Warming in the Atlantic Ocean has been unprecedented in the past 3,000 years

Taking advantage of the unique properties of sediments from the bottom of Sawtooth Lake in the Canadian high-altitude Arctic, climatologists have set a new record for sea surface temperatures in the Atlantic Ocean over the past 3000 years. The research results are published by the Proceedings of the National Academy of Sciences.

A team led by François Lapoant and Raymond Bradley of the University of Massachusetts Climate Systems Research Center at Amherst and Pierre Francus of the University of Quebec analyzed “perfectly preserved” annual sediment layers that had accumulated in a lake in the north of Ellesmere Island, Nunavut. The peculiarity of these deposits is that they contain titanium, which remained after centuries of weathering of rocks. By measuring the concentration of titanium in different layers, scientists can estimate the relative temperature and atmospheric pressure that has been observed over time.

After examining the deposits, scientists found that the lowest temperatures were found between 1400-1600 AD, with the warmest interval only observed in the last decade.

Our unique dataset represents the first reconstruction of the surface temperature of the Atlantic Ocean in 3,000 years and will enable climatologists to better understand the mechanisms behind long-term changes in Atlantic Ocean behavior.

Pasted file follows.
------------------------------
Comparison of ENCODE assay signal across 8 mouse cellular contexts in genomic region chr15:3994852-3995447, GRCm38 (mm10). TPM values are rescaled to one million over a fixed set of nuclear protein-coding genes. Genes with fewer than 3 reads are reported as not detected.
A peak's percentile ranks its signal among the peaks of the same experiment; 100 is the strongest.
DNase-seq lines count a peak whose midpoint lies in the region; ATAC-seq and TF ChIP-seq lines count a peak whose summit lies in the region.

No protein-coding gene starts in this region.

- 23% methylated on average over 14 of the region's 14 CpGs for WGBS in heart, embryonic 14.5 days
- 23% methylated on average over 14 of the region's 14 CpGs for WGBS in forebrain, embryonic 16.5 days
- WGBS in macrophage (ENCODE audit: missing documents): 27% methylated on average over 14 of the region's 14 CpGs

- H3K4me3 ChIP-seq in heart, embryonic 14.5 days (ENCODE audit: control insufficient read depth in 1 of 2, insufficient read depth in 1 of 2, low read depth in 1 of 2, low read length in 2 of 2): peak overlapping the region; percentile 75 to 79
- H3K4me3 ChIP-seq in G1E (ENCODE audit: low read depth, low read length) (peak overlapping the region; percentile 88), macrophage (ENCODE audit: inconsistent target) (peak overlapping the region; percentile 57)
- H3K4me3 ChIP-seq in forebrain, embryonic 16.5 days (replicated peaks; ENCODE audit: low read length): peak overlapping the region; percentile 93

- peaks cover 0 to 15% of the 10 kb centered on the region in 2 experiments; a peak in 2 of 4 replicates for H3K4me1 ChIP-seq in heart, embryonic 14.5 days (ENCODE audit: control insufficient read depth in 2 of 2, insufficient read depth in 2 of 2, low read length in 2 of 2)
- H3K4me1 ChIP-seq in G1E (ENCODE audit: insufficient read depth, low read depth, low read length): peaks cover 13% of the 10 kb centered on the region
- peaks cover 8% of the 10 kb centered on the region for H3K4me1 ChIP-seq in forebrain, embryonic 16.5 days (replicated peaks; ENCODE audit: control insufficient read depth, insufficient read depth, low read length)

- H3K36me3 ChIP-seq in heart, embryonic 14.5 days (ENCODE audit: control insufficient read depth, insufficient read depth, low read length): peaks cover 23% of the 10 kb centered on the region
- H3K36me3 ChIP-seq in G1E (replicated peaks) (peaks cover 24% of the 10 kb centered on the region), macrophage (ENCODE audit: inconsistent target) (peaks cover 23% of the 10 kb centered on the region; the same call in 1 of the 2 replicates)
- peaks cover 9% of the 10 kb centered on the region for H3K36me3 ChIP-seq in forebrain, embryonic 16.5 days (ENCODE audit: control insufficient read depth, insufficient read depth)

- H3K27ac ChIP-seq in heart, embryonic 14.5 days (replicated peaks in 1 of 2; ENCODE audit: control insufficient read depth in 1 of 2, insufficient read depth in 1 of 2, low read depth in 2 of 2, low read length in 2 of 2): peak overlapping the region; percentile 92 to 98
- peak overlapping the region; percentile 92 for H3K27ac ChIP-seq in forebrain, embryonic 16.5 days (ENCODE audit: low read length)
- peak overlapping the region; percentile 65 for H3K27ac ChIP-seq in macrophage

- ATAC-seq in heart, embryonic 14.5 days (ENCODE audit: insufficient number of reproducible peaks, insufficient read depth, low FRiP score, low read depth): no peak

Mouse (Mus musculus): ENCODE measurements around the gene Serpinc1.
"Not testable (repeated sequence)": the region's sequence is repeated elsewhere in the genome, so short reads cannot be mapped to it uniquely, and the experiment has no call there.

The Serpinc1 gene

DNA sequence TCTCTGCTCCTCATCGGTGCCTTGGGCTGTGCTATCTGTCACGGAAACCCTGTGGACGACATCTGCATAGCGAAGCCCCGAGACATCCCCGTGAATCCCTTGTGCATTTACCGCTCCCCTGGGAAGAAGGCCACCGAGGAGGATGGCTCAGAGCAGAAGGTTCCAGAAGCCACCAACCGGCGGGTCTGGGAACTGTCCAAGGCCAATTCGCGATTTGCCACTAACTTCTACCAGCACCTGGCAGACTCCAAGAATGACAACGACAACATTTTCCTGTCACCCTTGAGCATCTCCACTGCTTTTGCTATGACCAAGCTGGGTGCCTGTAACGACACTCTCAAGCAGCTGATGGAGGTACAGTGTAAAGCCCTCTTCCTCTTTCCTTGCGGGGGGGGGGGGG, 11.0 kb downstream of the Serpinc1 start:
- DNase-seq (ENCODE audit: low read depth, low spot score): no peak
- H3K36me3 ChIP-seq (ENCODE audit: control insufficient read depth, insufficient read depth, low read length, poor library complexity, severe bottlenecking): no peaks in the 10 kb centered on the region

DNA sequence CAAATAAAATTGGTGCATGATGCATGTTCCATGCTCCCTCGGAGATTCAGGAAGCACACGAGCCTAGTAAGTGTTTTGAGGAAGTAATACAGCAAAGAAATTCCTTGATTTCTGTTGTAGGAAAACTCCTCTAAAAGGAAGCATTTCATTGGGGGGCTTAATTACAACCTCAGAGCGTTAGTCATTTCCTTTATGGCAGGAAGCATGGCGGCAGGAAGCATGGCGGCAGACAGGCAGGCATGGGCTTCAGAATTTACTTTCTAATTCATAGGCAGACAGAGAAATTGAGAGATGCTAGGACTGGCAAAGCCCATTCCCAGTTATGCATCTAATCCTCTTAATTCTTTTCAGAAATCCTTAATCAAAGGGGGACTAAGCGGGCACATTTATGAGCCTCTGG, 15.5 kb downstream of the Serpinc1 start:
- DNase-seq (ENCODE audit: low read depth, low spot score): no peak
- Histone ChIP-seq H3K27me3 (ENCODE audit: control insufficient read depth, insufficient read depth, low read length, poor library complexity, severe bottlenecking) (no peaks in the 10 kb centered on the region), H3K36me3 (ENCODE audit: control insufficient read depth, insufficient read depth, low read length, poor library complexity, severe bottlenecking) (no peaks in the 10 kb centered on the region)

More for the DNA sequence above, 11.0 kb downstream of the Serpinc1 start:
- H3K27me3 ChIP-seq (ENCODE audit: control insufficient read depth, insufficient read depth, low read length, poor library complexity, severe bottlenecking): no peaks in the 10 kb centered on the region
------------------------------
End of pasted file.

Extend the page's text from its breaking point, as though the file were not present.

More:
Pierre Francus of the University of Quebec

When cold temperatures prevail over the North Atlantic, relatively low atmospheric pressure is observed in most of the Canadian highlands of the Arctic and Greenland. This is due to the slower melting of snow in this region and the higher titanium content in the sediments. The reverse is also true – the warmer the ocean, the higher the atmospheric pressure, the snow melts faster, and the titanium concentration decreases.

“Using these strong connections, it was possible to reconstruct how the surface temperature of the Atlantic Ocean has changed over the past 2,900 years, making this record the longest currently available,” explains Lapointe.

The researchers report that their recently recovered data correlates significantly with several other independent records of sediment in the Atlantic Ocean, from northern Iceland to the coastal regions of Venezuela. This confirms their reliability as a proxy for long-term ocean temperature variability. Scientists note that the new record is also similar to European temperatures over the past 2,000 years.

Lapointe, who has conducted extensive fieldwork in the Canadian Arctic over the past decade, notes that “in recent summer, this region is usually dominated by systems with high atmospheric pressure – clear sky conditions. Maximum temperatures often reach 20 degrees Celsius for days or even weeks in a row, like in 2019. This has had an irreversible effect on snow cover, glaciers and ice caps, as well as on permafrost. ”

“These conditions are currently not adequately reflected in global climate models, which underestimates the potential consequences of future warming in the Arctic regions,” the scientists conclude.

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